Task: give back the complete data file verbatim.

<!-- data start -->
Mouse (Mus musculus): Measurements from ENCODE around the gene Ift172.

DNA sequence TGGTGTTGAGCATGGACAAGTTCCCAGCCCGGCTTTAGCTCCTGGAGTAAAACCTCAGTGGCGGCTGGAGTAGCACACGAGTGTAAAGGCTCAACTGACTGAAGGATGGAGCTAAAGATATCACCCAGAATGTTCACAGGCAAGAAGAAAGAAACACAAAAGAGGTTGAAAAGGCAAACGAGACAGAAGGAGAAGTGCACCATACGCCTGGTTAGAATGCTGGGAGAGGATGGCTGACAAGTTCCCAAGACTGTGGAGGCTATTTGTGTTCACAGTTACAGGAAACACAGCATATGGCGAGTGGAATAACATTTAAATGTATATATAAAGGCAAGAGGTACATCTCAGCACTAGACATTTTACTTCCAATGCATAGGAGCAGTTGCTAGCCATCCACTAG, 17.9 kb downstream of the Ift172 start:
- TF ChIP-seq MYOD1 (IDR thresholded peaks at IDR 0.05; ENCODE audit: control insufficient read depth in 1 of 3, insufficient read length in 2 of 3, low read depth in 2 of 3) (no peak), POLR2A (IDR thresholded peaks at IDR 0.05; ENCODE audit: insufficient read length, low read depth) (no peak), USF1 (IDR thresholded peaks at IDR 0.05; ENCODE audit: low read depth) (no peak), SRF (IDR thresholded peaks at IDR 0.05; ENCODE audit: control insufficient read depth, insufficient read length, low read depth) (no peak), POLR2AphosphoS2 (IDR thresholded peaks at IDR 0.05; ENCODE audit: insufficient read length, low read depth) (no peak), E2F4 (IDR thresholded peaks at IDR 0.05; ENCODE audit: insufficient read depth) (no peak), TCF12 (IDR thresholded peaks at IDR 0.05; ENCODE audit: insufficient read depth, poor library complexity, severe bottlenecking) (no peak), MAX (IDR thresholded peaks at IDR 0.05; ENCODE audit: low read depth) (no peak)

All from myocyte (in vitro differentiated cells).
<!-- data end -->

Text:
Mouse (Mus musculus): Measurements from ENCODE around the gene Ift172.

DNA sequence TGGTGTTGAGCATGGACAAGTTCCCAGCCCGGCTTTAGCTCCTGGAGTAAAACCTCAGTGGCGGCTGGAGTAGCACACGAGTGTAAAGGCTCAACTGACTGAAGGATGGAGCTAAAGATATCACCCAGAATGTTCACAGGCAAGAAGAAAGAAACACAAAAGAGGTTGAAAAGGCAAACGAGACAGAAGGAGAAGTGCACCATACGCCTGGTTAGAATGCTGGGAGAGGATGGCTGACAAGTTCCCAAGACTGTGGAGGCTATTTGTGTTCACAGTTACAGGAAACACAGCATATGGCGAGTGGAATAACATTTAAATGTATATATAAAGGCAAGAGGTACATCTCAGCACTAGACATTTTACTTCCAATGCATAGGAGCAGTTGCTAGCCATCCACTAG, 17.9 kb downstream of the Ift172 start:
- TF ChIP-seq MYOD1 (IDR thresholded peaks at IDR 0.05; ENCODE audit: control insufficient read depth in 1 of 3, insufficient read length in 2 of 3, low read depth in 2 of 3) (no peak), POLR2A (IDR thresholded peaks at IDR 0.05; ENCODE audit: insufficient read length, low read depth) (no peak), USF1 (IDR thresholded peaks at IDR 0.05; ENCODE audit: low read depth) (no peak), SRF (IDR thresholded peaks at IDR 0.05; ENCODE audit: control insufficient read depth, insufficient read length, low read depth) (no peak), POLR2AphosphoS2 (IDR thresholded peaks at IDR 0.05; ENCODE audit: insufficient read length, low read depth) (no peak), E2F4 (IDR thresholded peaks at IDR 0.05; ENCODE audit: insufficient read depth) (no peak), TCF12 (IDR thresholded peaks at IDR 0.05; ENCODE audit: insufficient read depth, poor library complexity, severe bottlenecking) (no peak), MAX (IDR thresholded peaks at IDR 0.05; ENCODE audit: low read depth) (no peak)

All from myocyte (in vitro differentiated cells).